can be harnessed

to do work “

  • Water at the top of the waterfall

has potential energy which is

waiting to be released

  • As the water falls over the edge

of the waterfall it is converted

into kinetic energy and is

available to do work

slide35

8 Al (s) + 3HClO4 (s) 4 Al2O3 (g) + 3HCl (g) + Energy

The Driving Force (cont)

  • The energy output from

chemical reactions is often

put to a variety of uses

  • Potential energy is stored

in chemical compounds

(the reactants)

  • Kinetic energy is released when the

reactants undergo reaction to form products

slide36

H2O

Energy + NH4NO3 (s) NH4NO3 (aq)

8 Al (s) + 3HClO4 (s) 4 Al2O3 (g) + 3HCl (g) + Energy

The Driving Force (cont)

Exothermic: “ A process that proceeds with the release of energy as heat.

Energy is released. Energy (heat) is a product “

Endothermic: “ A process that proceeds only with energy as heat from an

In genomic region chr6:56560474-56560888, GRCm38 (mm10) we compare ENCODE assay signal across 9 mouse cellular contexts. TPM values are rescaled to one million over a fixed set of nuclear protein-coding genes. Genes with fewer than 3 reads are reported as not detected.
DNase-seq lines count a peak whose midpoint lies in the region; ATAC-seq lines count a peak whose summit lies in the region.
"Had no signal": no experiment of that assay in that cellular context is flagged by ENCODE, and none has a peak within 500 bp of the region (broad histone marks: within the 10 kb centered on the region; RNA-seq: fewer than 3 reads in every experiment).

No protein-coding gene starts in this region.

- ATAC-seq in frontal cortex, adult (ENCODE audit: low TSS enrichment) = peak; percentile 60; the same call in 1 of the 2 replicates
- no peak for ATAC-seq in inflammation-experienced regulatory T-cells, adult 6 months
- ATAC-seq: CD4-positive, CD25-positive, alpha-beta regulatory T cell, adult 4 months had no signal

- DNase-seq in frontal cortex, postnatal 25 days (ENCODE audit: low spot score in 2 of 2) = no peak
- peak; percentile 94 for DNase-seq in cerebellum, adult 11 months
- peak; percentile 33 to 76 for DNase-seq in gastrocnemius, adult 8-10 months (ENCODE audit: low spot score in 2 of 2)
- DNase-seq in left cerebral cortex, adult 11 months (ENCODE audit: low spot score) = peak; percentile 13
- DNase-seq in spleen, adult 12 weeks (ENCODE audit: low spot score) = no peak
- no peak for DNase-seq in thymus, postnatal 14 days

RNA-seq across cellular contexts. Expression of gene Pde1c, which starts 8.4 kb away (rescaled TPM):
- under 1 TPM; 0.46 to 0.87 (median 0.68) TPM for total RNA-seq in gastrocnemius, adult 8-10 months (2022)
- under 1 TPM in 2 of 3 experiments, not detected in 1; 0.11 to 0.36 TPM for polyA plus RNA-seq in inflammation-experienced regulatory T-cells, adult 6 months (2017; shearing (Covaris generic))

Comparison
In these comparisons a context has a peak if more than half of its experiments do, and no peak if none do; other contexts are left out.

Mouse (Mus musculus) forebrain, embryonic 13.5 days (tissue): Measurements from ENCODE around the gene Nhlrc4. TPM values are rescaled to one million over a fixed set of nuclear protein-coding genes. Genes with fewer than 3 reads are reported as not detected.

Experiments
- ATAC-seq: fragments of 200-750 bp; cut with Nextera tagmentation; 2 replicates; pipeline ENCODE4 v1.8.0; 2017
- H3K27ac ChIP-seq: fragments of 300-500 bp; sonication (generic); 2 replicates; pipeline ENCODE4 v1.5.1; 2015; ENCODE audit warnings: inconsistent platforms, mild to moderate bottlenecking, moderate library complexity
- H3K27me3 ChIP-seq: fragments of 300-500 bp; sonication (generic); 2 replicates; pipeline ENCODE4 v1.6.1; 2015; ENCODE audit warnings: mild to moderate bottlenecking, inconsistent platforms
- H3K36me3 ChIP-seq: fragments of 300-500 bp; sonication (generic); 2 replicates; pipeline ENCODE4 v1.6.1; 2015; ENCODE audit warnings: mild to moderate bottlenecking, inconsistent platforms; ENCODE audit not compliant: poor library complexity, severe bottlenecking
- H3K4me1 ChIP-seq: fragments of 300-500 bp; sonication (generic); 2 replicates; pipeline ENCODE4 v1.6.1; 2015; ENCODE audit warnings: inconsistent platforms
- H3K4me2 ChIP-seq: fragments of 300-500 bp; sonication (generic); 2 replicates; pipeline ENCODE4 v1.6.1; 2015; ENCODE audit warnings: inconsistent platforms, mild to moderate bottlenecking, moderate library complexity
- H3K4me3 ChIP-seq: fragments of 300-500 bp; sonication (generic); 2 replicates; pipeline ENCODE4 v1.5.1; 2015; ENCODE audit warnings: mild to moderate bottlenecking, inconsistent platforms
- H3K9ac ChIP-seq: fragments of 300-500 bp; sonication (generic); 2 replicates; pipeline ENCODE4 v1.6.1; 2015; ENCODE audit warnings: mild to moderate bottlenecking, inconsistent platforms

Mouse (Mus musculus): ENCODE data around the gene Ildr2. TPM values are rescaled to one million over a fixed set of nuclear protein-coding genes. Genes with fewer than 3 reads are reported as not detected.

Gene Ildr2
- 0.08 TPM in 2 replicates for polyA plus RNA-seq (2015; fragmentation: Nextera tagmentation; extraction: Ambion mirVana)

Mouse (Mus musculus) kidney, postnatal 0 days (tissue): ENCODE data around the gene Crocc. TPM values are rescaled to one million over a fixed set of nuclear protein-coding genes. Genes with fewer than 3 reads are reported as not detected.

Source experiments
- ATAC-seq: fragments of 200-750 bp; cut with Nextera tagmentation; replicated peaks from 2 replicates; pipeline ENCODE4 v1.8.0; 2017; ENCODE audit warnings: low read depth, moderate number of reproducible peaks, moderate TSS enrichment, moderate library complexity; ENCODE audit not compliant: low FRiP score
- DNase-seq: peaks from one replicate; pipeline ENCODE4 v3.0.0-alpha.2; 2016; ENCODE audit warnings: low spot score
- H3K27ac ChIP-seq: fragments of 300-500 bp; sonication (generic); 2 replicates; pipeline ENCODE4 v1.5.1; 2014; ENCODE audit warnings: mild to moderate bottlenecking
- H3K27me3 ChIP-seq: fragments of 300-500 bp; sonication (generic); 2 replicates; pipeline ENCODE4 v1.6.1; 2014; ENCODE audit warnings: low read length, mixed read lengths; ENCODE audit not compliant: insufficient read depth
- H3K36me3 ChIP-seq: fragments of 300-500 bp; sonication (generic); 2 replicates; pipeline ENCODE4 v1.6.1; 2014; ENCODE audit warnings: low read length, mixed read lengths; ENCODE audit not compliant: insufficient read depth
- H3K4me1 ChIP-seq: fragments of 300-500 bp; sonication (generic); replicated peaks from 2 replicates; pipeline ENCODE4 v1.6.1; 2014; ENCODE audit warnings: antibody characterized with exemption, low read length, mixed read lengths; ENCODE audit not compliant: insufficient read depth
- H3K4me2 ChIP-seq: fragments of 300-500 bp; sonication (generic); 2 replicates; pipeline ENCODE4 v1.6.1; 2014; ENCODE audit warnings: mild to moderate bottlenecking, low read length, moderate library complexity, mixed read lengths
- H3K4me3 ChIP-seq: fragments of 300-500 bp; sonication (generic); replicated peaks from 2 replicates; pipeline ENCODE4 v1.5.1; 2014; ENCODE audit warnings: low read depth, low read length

external source. Energy is absorbed.

Energy (heat) is a reactant “

Example: The oxidation of Aluminum metal when a rocket propellant ignites

  • This is an exothermic reaction. Energy is a product.

Example: The dissolution of ammonium nitrate in water

  • This is an endothermic reaction. Energy is a reactant.
slide37

The Driving Force (cont)

What will be the direction of a chemical reaction?

  • The natural direction of any reaction is in the direction
  • of lower energy and higher entropy (disorder)

Exothermic Reactions:

  • In most cases, a reaction will proceed when it is exothermic

CH4 + 2O2CO2 + 2H2O + Heat

An Exothermic

Reaction,

Heat as Product

The products have lower energy content

than the reactants (CH4 + O2 )

slide38

The Driving Force (cont)

Endothermic Reactions:

  • For an endothermic reaction to proceed:
    • Energy must be added to the reactants from some external source, or
    • An increase in entropy, disorder must take place